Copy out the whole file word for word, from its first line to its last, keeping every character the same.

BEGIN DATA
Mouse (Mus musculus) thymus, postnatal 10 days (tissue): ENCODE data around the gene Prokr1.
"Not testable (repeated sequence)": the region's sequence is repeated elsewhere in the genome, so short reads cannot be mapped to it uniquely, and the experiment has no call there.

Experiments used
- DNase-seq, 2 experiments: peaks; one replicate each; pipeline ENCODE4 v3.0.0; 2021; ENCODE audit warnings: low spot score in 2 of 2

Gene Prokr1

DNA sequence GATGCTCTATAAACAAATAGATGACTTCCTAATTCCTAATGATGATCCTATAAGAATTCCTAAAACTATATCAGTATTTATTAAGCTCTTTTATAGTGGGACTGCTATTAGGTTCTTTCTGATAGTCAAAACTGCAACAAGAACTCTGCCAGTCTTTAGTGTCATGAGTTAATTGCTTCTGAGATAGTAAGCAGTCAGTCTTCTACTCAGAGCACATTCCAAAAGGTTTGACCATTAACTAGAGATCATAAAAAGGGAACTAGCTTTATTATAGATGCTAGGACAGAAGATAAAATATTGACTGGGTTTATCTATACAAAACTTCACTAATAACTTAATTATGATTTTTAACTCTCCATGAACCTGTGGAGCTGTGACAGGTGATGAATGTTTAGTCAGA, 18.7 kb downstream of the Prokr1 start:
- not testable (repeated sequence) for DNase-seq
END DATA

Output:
Mouse (Mus musculus) thymus, postnatal 10 days (tissue): ENCODE data around the gene Prokr1.
"Not testable (repeated sequence)": the region's sequence is repeated elsewhere in the genome, so short reads cannot be mapped to it uniquely, and the experiment has no call there.

Experiments used
- DNase-seq, 2 experiments: peaks; one replicate each; pipeline ENCODE4 v3.0.0; 2021; ENCODE audit warnings: low spot score in 2 of 2

Gene Prokr1

DNA sequence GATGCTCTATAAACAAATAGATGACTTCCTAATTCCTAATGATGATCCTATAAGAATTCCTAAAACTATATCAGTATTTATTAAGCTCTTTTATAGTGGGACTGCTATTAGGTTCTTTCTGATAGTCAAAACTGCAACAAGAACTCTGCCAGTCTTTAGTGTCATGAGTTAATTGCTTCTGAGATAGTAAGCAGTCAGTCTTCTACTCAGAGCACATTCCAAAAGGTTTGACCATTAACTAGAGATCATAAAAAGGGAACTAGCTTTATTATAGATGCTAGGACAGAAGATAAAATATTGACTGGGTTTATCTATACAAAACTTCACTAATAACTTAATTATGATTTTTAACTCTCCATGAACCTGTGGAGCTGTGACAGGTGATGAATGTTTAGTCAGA, 18.7 kb downstream of the Prokr1 start:
- not testable (repeated sequence) for DNase-seq